Respond to Mackenzie and Pearl Provide recommendations for alternative drug treatments and patient education strategies for treatment and management. At least 2 citations and references each.
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Diabetes occurs due to a disruption in carbohydrate metabolism (Rosenthal & Burchum, 2018). Lack of insulin or resistance to insulin causes the main symptom of diabetes, which is sustained hyperglycemia (Rosenthal & Burchum, 2018). Hyperglycemia can cause individuals to experience the hallmark symptoms of diabetes: polyuria, polydipsia, polyphagia, ketonuria, and weight loss (Rosenthal & Burchum, 2018).
Type 1 diabetes can occur in adulthood but is usually diagnosed in childhood or adolescence (Rosenthal & Burchum, 2018). Type 1 diabetes has an abrupt onset and is caused by an autoimmune process (Rosenthal & Burchum, 2018). Type 1 diabetes occurs because the pancreas produces little to no insulin and requires insulin as drug therapy (Rosenthal & Burchum, 2018). Type 1 diabetes was previously referred to as juvenile diabetes or insulin-dependent diabetes mellitus (IDDM) (Rosenthal & Burchum, 2018). Type 2 diabetes is becoming increasingly common in children, and many people with type 2 diabetes require insulin for drug therapy (Rosenthal & Burchum, 2018). The terms juvenile diabetes and IDDM are no longer used clinically to classify diabetes (Rosenthal & Burchum, 2018).
The onset of type 2 diabetes is gradual and typically occurs in adulthood (Rosenthal & Burchum, 2018). Type 2 diabetes is linked to a familial association (Rosenthal & Burchum, 2018). It occurs due to insulin resistance and inappropriate secretion of insulin (Rosenthal & Burchum, 2018). Type 2 diabetes can be treated by oral antidiabetic medications, insulin, or a combination of both (Rosenthal & Burchum, 2018).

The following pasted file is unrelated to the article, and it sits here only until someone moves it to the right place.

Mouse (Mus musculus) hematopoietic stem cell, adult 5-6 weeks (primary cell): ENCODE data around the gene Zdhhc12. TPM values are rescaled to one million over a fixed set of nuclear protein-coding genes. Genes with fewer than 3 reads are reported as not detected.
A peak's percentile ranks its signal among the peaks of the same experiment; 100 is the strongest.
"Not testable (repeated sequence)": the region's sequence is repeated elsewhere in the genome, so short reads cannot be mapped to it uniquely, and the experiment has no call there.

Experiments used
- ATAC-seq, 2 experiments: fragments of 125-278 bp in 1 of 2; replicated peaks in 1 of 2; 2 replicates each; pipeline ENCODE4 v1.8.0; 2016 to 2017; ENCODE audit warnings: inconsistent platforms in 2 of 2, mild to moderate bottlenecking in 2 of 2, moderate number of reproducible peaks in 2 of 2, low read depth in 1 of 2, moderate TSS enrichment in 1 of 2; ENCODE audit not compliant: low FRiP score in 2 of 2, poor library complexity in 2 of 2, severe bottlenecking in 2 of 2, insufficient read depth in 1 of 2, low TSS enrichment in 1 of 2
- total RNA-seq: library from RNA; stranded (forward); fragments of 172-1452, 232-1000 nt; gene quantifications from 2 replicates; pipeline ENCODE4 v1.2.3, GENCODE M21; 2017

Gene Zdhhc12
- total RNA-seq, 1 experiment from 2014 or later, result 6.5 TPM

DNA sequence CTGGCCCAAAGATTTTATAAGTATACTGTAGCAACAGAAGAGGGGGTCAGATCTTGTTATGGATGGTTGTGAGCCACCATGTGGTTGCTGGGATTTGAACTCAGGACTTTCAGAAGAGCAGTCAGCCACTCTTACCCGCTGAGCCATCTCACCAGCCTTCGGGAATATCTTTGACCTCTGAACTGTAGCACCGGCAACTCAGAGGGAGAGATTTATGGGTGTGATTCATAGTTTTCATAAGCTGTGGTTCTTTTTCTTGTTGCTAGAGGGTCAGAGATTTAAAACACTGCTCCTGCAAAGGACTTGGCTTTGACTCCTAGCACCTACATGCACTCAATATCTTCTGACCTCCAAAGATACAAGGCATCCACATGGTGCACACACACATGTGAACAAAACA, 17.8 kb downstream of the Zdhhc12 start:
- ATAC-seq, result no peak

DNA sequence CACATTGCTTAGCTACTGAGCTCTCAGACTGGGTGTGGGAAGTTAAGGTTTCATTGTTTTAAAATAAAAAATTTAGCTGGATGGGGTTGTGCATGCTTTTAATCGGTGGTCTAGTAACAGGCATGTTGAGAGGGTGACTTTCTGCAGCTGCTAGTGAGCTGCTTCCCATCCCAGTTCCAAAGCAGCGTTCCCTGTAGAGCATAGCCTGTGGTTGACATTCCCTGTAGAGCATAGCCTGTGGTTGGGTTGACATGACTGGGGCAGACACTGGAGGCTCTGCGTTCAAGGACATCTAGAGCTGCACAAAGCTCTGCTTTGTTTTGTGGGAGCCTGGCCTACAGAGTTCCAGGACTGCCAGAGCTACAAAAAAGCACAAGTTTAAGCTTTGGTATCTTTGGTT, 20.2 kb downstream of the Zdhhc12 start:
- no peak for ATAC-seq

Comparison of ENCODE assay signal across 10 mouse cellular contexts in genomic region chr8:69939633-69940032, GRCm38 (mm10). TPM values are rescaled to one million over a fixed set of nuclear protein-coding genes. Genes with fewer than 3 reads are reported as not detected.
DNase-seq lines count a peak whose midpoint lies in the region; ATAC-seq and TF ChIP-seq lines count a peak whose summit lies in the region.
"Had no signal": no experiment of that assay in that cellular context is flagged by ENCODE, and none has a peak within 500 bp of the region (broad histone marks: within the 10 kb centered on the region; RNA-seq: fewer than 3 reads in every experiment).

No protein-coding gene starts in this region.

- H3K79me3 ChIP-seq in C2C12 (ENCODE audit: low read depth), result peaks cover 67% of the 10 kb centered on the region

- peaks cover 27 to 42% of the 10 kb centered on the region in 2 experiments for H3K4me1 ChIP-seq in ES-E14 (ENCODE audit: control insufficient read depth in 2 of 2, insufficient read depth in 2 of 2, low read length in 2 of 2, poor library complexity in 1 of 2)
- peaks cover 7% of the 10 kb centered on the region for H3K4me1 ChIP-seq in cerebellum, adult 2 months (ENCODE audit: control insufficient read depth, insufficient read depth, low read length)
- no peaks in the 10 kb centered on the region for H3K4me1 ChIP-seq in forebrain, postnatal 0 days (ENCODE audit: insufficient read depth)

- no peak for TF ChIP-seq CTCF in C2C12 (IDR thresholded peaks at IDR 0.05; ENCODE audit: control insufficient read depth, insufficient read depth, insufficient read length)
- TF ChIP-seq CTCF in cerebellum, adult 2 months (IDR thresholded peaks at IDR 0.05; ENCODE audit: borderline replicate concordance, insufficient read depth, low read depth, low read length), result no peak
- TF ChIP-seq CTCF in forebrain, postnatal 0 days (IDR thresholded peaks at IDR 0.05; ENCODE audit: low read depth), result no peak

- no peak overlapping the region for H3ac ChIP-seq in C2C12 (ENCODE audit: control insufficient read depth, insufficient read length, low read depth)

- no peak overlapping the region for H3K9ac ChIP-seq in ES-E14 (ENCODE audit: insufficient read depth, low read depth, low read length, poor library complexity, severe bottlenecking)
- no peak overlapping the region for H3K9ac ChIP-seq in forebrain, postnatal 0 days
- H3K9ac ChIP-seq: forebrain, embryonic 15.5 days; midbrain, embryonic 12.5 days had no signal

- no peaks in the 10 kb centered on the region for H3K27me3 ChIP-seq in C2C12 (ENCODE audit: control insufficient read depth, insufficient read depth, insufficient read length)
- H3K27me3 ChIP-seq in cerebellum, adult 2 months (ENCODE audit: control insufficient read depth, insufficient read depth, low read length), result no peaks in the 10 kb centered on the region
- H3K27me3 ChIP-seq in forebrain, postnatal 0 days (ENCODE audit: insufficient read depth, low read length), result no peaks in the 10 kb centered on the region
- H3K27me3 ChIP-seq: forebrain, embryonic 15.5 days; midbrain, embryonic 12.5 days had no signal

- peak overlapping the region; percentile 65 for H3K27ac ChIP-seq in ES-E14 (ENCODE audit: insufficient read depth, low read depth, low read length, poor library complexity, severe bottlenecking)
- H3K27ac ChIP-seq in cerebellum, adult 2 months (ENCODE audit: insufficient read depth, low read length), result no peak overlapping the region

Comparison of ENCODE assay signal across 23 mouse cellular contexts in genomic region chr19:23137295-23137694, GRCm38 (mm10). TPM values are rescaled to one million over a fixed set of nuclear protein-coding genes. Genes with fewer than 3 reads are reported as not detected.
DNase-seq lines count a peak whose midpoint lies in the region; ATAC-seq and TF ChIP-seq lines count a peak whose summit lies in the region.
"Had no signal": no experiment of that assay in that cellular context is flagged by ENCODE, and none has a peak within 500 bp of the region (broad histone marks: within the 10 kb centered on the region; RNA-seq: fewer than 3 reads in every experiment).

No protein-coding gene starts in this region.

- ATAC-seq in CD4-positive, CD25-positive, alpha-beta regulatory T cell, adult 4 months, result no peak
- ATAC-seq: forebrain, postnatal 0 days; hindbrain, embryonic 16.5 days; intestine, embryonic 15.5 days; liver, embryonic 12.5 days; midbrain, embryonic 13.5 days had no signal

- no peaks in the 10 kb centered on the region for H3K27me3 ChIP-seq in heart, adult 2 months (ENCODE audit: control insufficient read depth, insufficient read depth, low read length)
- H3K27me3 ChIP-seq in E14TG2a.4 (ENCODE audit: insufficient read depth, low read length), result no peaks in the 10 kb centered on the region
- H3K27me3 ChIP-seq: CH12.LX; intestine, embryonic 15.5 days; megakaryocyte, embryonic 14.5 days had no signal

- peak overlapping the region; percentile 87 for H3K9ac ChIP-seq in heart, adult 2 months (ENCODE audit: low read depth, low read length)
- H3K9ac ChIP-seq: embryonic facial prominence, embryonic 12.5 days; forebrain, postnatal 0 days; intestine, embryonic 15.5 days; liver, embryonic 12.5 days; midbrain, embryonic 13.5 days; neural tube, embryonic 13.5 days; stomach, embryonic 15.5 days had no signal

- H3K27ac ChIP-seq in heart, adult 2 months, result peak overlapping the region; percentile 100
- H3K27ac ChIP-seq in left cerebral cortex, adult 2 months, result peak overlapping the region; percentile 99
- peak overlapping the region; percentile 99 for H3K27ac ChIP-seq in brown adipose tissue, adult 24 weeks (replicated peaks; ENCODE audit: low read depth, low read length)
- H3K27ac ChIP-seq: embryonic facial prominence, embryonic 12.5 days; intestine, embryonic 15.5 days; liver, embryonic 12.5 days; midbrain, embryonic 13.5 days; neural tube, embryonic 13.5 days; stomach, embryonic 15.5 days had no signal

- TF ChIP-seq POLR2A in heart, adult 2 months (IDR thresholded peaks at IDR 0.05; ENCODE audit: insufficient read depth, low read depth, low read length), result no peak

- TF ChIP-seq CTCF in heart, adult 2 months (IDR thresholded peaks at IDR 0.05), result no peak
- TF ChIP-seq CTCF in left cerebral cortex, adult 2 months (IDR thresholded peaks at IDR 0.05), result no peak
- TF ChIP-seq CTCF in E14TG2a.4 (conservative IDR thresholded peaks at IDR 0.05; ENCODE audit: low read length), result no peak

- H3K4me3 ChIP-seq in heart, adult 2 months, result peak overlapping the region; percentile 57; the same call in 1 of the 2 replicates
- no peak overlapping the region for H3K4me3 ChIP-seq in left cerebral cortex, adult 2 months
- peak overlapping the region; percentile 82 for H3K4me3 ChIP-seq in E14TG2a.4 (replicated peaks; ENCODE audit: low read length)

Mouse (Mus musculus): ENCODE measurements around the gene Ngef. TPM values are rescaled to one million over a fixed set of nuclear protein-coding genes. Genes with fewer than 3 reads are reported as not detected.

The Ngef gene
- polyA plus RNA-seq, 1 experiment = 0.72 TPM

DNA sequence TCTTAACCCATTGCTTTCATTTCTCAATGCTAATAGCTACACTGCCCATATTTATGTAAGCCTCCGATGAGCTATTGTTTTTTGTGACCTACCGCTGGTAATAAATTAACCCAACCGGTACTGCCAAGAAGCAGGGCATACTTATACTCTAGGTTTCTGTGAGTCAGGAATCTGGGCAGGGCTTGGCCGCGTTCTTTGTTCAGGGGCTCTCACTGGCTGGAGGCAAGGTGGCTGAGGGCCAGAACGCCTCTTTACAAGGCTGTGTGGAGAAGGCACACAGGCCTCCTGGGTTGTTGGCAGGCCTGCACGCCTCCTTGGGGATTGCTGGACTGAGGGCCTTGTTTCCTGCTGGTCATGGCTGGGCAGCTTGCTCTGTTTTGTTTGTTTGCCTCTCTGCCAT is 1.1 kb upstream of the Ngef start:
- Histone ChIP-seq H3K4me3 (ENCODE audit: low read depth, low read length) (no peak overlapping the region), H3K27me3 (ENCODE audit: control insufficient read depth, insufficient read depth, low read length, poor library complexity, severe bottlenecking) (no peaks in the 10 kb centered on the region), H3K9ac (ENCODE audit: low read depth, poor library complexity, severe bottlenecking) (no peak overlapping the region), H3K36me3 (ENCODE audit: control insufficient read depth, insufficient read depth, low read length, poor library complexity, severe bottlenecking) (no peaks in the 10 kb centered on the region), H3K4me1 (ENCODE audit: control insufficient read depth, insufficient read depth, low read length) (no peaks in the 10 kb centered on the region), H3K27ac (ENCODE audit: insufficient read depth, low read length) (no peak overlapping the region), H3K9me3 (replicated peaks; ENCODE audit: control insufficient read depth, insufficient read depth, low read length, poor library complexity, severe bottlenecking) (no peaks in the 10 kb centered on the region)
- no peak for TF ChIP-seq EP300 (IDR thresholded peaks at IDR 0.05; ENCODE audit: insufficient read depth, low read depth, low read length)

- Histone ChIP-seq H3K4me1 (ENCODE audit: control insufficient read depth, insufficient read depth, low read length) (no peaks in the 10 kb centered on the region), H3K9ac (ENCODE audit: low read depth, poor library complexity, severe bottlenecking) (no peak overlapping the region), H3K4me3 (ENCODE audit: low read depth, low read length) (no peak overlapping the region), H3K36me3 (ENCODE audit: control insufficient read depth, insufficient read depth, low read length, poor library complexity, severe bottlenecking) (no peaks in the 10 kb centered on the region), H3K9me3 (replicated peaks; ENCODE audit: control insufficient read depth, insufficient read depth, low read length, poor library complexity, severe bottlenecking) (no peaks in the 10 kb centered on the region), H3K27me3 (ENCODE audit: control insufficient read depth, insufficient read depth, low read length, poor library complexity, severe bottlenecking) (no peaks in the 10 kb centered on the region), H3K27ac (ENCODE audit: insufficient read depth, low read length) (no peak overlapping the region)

Gestational diabetes (GD) can occur during pregnancy due to hormones interfering with insulin (American College of Obstetricians and Gynecologists [ACOG], 2017). Pregnancy hormones can cause insulin to be less effective, resulting in hyperglycemia. Some women can treat GD by monitoring blood sugar levels, eating a healthy diet, and exercising; however, some women require insulin (ACOG, 2017).
Insulin is the main drug therapy for individuals with type 1 diabetes (American Diabetes Association, 2018). Insulin is a high-alert medication (Rosenthal & Burchum, 2018). There are many types of insulin available with various properties. Insulin preparations cannot be used interchangeably because the risk of medical errors is extremely high (Rosenthal & Burchum, 2018). Insulin glargine (Lantus) is a modified human long-acting insulin (Rosenthal & Burchum, 2018). Lantusâ€™ onset is approximately 70 minutes, and it lasts for 18 to 24 hours (Rosenthal & Burchum, 2018). Lantus can achieve relatively steady blood glucose levels because it does not peak (Rosenthal & Burchum, 2018). Lantus is available only with a prescription and is given by subcutaneous injection (Rosenthal & Burchum, 2018). Lantus is given once or twice daily at the same time each day and should not be mixed with other insulins (Rosenthal & Burchum, 2018). It is available in U-100 strength 10 mL vials (100 units/mL) and prefilled SoloStar pens (Rosenthal & Burchum, 2018). Lantus is clear in color (Rosenthal & Burchum, 2018).